They have a "war council", and decide to a one-on-one rumble between each gang's best fighter.  Thanks to Tony's intervention, they agree to not bring any other weapons with them.  Yes.  Because I would so trust the word of my rival gang.  Tony seems satisfied with this, but Maria begs that he go and stop the fight.  So Tony shows up, and Bernardo decides that he wants to fight him instead.  Quelle surprise, all of the gang members have knives, belts, and other weapons.  One thing leads to another, and Bernardo stabs Riff, killing him.  Enraged, Tony stabs Bernardo...thus killing his girlfriend's brother.  Uh-ohs.

Maria doesn't seem that put out, though, and she convinces her dead brother's girlfriend to help her meet up with the man who killed her brother.  Selfish, much?  Anita agrees to go give Tony, who is hiding at the candy store, a message.  Unfortunately, when she gets there, the Jets don't believe that she wants to help, and they try to rape her.  The only reason they don't succeed is because Doc, the owner of the store, shows up and stops them.  Furious, Anita tells them that Maria is dead.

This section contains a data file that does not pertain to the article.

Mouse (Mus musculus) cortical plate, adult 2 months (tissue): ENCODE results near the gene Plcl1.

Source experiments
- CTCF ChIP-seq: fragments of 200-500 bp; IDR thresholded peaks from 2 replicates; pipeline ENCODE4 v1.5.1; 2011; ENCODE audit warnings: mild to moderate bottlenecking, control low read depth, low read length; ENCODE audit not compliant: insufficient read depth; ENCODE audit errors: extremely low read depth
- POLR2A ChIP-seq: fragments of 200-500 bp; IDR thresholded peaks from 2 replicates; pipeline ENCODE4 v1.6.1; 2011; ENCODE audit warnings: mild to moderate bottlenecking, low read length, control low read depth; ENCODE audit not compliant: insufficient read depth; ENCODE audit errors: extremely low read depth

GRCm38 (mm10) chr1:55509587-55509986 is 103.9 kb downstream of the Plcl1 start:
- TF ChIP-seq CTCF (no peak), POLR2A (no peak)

Tony finds out and is stricken with grief, and basically goes to find Chino (the man who is meant to have killed Maria).  He finds Maria instead, but as he's running towards her, Chino shoots him dead.  The film ends with Maria telling both gangs what terrible people they are, and sobs over the dead body of Tony.

Random Musings:

  • Ok, I'm going to get all my ridicule out of the way right now.  There is literally no point in the film when I can take either of the two gangs seriously (possible exception: Anita's almost rape).  I can't help it: they are dancing through the streets trying to look tough.  If I met a group of these hoodlums while out and about, I wouldn't think, "Ooh, this is a gang, I should cross the street."  I would think they were on the way to class at Broadway Dance Center.